'picture1',
            'password',
            'password1',
            '12345678',
            '111111',
			
			...
        ]);
    }
    /**
     * Get the validation error message.
     *
     * @return string
     */
    public function message()
    {
        return 'The chosen password is unsecure. Try again with a less common string.';
    }
}

Integrate with external services

When exploring data validation, many SaaS services can bring new capabilities to your validation layer regarding the security and reliability of the data collected.

I recommend looking at apilayer.com, which provides excellent REST services to deal with data.

In Inspector, we use the mailboxlayer.com API to validate emails. The service can also detect fake email addresses, temporary addresses, and the actual existence of an email address using MX-Records and SMTP.

Add two configuration property to store the API key of the new service in the config/service.php file:

<?php
return [
    ...,
	
    'mailboxlayer' => [
        'key' => env('MAILBOXLAYER_KEY'),
    ],
	
];

Create the custom rule:

php artisan make:rule EmailSpam

Here is the complete code of the rule:

<?php
namespace App\Rules;
use Illuminate\Contracts\Validation\Rule;
class EmailSpam implements Rule
{
    /**
     * Determine if the validation rule passes.
     *
     * @param string $attribute
     * @param mixed $value
     * @return bool
     */
    public function passes($attribute, $value)
    {
        if (app()->environment('local')) {
            return true;
        }
        return !config('services.mailboxlayer.key') || $this->check($value);
    }
    /**
     * Perform email check.
     *
     * @param string $email
     * @return bool
     */
    protected function check(string $email): bool
    {
        try{
            $response = file_get_contents('https://apilayer.net/api/check?'.http_build_query([
                'access_key' => config('services.mailboxlayer.key'),
                'email' => '[mailbox-layer-account-email]',
                'smtp' => 1,
            ]));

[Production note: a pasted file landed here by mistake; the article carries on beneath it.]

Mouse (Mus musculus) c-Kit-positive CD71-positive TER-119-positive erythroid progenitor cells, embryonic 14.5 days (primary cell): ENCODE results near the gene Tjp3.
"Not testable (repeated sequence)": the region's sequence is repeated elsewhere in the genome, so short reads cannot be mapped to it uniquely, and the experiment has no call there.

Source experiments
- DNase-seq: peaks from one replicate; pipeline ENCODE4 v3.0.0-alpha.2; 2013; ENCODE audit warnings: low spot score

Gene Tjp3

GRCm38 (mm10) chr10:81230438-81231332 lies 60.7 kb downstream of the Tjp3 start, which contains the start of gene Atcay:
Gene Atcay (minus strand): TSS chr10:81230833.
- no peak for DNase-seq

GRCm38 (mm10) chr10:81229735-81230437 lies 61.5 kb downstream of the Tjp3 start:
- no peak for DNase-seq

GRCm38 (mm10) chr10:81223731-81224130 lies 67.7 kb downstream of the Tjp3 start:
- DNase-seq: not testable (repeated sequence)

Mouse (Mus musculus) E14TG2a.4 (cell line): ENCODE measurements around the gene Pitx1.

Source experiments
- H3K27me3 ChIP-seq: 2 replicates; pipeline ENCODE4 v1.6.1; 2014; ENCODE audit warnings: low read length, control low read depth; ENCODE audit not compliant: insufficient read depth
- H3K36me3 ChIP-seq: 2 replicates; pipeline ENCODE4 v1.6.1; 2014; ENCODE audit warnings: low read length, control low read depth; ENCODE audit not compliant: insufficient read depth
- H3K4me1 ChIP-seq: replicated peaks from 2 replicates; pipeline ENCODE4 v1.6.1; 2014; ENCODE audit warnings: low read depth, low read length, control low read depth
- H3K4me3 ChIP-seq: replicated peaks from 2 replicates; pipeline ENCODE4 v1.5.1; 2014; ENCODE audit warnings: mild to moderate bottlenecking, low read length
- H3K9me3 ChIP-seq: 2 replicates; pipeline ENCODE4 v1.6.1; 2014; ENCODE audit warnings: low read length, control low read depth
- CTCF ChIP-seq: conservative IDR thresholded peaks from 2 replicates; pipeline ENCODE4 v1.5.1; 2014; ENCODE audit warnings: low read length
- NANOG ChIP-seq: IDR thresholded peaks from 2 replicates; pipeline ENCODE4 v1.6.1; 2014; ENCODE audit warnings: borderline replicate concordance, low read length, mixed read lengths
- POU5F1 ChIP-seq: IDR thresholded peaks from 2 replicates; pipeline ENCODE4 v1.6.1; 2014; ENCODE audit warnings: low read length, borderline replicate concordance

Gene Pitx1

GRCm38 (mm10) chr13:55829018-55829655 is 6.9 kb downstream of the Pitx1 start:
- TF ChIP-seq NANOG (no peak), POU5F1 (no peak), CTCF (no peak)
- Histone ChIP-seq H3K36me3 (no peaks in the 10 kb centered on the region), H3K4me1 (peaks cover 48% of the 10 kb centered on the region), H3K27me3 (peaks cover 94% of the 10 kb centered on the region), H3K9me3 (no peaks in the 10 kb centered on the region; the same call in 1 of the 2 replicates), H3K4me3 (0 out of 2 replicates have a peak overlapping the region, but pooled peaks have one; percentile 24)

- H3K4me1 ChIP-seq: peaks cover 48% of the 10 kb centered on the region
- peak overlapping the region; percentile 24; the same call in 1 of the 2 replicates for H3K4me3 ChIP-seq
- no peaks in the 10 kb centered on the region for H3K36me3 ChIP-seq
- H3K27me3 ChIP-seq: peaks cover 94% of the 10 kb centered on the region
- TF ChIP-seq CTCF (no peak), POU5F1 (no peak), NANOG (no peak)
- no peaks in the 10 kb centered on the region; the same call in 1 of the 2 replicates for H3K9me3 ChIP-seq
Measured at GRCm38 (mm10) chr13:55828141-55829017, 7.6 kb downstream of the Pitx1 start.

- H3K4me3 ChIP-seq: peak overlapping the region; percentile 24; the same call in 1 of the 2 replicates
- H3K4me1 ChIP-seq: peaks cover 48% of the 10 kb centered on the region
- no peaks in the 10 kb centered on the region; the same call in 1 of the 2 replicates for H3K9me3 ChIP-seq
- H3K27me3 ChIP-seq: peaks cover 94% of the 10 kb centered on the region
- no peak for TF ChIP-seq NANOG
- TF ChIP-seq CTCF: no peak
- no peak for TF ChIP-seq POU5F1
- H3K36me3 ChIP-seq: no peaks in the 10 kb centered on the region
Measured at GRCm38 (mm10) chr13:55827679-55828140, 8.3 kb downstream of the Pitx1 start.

$response = json_decode($response, true);
            return $response['format_valid'] && !$response['disposable'];
        } catch (\Exception $exception) {
            report($exception);
            if (app()->environment('local')) {
                return false;
            }
            // Don't block production environment in case of apilayer error
            return true;
        }
    }
    /**
     * Get the validation error message.
     *
     * @return string
     */
    public function message()
    {
        return 'Invalid email address.';
    }
}

Laravel validation Tips & Tricks

Validate borders

Based on my experience, I can suggest you always validate the minimum and the maximum sizes of the incoming fields .

Don’t wait for database errors that truncate too long strings. Instead, help your users understand the limits of each field by the error messages returned during data validation.

Ask for the current password

Every critical action should require password confirmation. For example, you should always prompt the user to type the current password to authorize actions that can compromise the account accessibility.

Examples include changing email and changing password.

This feature will improve security because even having physical access to the computer with the Inspector dashboard opened on the screen; a malicious user can’t change access credentials without knowing the current password. So, he can’t shut you out.

Here is our implementation of the current password verification:

<?php
namespace App\Rules;
use Illuminate\Contracts\Validation\Rule;
use Illuminate\Support\Facades\Auth;
use Illuminate\Support\Facades\Hash;
class CurrentPassword implements Rule
{
    /**
     * Determine if the validation rule passes.
     *
     * @param  string  $attribute
     * @param  mixed  $value
     * @return bool
     */
    public function passes($attribute, $value)
    {
        return Hash::check($value, Auth::user()->password);
    }
    /**
     * Get the validation error message.
     *
     * @return string
     */
    public function message()
    {
        return 'Your current password is incorrect.';
    }
}

Laravel application monitoring

If you found this post interesting and want to drastically change your developers’ life for the better, you can give Inspector a try.

Inspector is an easy to use Code Execution Monitoring tool that helps developers to identify bugs and bottlenecks in their application automatically. Before customers do.

screenshot inspector code monitoring timeline

It is completely code-driven. You won’t have to install anything at the server level or make complex configurations in your cloud infrastructure.

It works with a lightweight software library that you can install in your application like any other dependency. You can try the Laravel package, it’s free.

Create an account, or visit our website for more information: https://inspector.dev/laravel